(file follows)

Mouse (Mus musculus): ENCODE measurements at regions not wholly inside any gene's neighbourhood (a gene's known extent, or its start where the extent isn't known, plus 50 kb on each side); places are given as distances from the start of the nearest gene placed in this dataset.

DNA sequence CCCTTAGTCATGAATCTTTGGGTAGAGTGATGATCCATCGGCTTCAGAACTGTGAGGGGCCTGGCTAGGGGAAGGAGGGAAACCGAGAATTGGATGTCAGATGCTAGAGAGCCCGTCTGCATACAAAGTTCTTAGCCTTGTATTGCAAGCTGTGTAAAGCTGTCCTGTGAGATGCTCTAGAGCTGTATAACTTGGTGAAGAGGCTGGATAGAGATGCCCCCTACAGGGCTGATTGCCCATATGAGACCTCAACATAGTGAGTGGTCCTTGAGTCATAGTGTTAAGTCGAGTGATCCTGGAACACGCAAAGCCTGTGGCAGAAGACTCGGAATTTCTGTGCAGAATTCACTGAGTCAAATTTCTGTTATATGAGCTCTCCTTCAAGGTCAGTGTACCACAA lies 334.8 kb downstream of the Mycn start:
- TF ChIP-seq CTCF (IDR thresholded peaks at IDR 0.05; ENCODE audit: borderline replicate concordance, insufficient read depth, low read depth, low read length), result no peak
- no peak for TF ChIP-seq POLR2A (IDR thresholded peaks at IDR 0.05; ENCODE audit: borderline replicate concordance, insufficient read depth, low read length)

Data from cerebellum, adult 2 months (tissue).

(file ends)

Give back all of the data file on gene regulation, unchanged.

Mouse (Mus musculus): ENCODE measurements at regions not wholly inside any gene's neighbourhood (a gene's known extent, or its start where the extent isn't known, plus 50 kb on each side); places are given as distances from the start of the nearest gene placed in this dataset.

DNA sequence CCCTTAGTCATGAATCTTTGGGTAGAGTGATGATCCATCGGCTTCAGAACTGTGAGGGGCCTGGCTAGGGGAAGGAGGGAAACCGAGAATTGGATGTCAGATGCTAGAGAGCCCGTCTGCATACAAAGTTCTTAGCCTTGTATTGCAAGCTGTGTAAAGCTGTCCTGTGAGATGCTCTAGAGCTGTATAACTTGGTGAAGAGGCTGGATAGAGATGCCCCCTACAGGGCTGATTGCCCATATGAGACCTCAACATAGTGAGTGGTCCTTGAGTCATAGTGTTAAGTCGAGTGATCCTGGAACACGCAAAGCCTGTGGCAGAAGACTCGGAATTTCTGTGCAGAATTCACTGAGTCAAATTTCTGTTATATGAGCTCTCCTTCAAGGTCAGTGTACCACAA lies 334.8 kb downstream of the Mycn start:
- TF ChIP-seq CTCF (IDR thresholded peaks at IDR 0.05; ENCODE audit: borderline replicate concordance, insufficient read depth, low read depth, low read length), result no peak
- no peak for TF ChIP-seq POLR2A (IDR thresholded peaks at IDR 0.05; ENCODE audit: borderline replicate concordance, insufficient read depth, low read length)

Data from cerebellum, adult 2 months (tissue).